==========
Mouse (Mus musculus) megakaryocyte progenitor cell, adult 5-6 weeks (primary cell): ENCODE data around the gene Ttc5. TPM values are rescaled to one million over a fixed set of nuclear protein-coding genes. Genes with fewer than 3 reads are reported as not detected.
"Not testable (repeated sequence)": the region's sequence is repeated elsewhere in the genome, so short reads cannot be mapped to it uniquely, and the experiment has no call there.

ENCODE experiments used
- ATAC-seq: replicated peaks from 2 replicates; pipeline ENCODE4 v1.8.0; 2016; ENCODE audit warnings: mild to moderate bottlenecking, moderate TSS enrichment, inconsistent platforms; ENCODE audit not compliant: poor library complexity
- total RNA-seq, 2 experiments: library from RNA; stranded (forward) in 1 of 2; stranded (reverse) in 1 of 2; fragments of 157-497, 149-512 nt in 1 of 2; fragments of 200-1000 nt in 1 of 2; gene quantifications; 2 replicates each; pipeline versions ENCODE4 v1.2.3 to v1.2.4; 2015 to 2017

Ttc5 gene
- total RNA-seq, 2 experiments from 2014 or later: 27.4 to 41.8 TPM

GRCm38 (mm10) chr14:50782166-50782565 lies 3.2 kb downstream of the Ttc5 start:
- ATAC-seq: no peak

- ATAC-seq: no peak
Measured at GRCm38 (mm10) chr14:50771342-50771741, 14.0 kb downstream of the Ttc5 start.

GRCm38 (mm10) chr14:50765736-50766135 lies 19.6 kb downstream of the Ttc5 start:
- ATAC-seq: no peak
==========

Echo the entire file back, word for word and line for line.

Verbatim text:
Mouse (Mus musculus) megakaryocyte progenitor cell, adult 5-6 weeks (primary cell): ENCODE data around the gene Ttc5. TPM values are rescaled to one million over a fixed set of nuclear protein-coding genes. Genes with fewer than 3 reads are reported as not detected.
"Not testable (repeated sequence)": the region's sequence is repeated elsewhere in the genome, so short reads cannot be mapped to it uniquely, and the experiment has no call there.

ENCODE experiments used
- ATAC-seq: replicated peaks from 2 replicates; pipeline ENCODE4 v1.8.0; 2016; ENCODE audit warnings: mild to moderate bottlenecking, moderate TSS enrichment, inconsistent platforms; ENCODE audit not compliant: poor library complexity
- total RNA-seq, 2 experiments: library from RNA; stranded (forward) in 1 of 2; stranded (reverse) in 1 of 2; fragments of 157-497, 149-512 nt in 1 of 2; fragments of 200-1000 nt in 1 of 2; gene quantifications; 2 replicates each; pipeline versions ENCODE4 v1.2.3 to v1.2.4; 2015 to 2017

Ttc5 gene
- total RNA-seq, 2 experiments from 2014 or later: 27.4 to 41.8 TPM

GRCm38 (mm10) chr14:50782166-50782565 lies 3.2 kb downstream of the Ttc5 start:
- ATAC-seq: no peak

- ATAC-seq: no peak
Measured at GRCm38 (mm10) chr14:50771342-50771741, 14.0 kb downstream of the Ttc5 start.

GRCm38 (mm10) chr14:50765736-50766135 lies 19.6 kb downstream of the Ttc5 start:
- ATAC-seq: no peak